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by V.M Fry, Xlibris Corporation, 2009, 89 pages
ISBN: Softcover 978-1-4415-7147-2; Hardcover 978-1-4415-7148-9


A Review by Natalie Lobe

Baudelaire said the arts aspire, “if not to take one another’s place, at least reciprocally to lend one another new powers.” V.M. Fry’s, Basking Sharks, is a perfect example of this coupling. Each of her poems is accompanied by one of her extraordinary paintings which directly or indirectly linked to the poem.

The first poem in the book, LIFE BESIDE HENRY’S FENCE , makes a direct link.. We hear, “ Again old Henry’s at my door/ Begging for some tiny job that pays/Him instant cash. It pains me to the core/ That I’ve become his ATM……” On the opposite page is an impressionist painting of a shabbily dressed old man who perfectly fits the lines, “Today he tells me he can’t rake the leaves/ Because the rake’s too wrong. ‘It’s small,’/He tells me in his new white shoes/ ‘You know right for me.’ I’m tall/ (I’d swear I caught a whiff of booze.)”

In SWIMMERS the accompanying illustration is more subtle. The poem uses swimming as metaphor for aging.


I’ve swum through life
My goals the same as fish,
Avoiding the hook in mouth.
My body, once sequined,

Sleek and lunging, is now
A gargoyled, sunken cathedral
Deep in monstrous seas.
Overhead Carnival cruise ships pass,

Frenzied galas, ( Mondays
Lost. ) I hear aging hearts and engines
Throb, as a thousand jaded diners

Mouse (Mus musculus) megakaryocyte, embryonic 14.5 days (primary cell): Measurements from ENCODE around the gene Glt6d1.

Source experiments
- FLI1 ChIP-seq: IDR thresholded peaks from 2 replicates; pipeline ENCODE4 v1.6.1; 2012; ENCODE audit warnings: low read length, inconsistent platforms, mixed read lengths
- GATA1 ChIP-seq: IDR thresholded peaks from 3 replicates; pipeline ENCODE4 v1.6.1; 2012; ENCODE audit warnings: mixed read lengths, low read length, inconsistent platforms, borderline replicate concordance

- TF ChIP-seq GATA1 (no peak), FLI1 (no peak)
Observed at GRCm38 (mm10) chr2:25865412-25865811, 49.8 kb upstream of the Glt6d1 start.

Contemplate the long swim home.

The abstract painting on the opposite page, in colliding bright colors and random accouterments of drinking and dining, give the impression of a cruise ship on rough water.

The foregoing poems also depict Ms. Fry’s gift for mixing humor with pathos/ gaiety with darkness. Henry is funny but pathetic; the aging celebrants participating in “frenzied galas” contemplate “the long swim home.” In the sardonic poem, THE NIGHT THAT GLORIA FOUND OUT ABOUT HARRY’S SECRETARY, Gloria has a long list of nostalgic memories all beginning with, “Take Back”: the Bombay gin, the lustful desire, the winters, the springs the summers, the kids, the sledding, the games and so on. In conclusion,“Take everything left on this earth,/ And ride them to Hell for all that it’s worth.”

Her sly humor is also manifest in the several poems take off on the work of well known poets, for example, POES CROWS, PASSING FROSTED WOODS, SWINE BEFORE PEARLS. Each of these poems is a reminiscent but humorous version of it original. Here is her take-off on William Carlos Williams:


doctor Williams

upon his red

barrow, eyes

with rain

white chickens

depend on him
as poets do.

Some of the poems in BASKING SHARKS are in traditional end rhyme, some with internal rhyme. Most are in free verse. All of them, however, have an irresistible rhythm. Where rhyming does occur, it is appropriately and judiciously used to enhance the listener’s pleasure.

Ms. Fry even goes for the macabre. In the poem, GORGEOUS, a beautiful though “childlike” young woman sits by a pond with a man who turns out to be a murderous freak: “It was an evil that roamed and captured/ His mind. Her swan-neck became/ Irresistible. Later, when she was floating, / He thought the scene was perfectly gorgeous.”

BASKING SHARKS is a creation of a multi-talented person. It’s like a plateful of tapas, its beautiful illustrations coupled with poems on a wide variety of subjects and written in several different forms. In just 89 pages, Humor, pathos, satire, even violence intermingle to give us a complete and satisfying experience.

Natalie Lobe’s poetry collection, Connected Voices, was published in 2006: Island Time 2008. Ms. Lobe is a Poet in the Schools for Maryland; and teaches at Maryland Hall for the Creative Arts in Annapolis, Maryland. 

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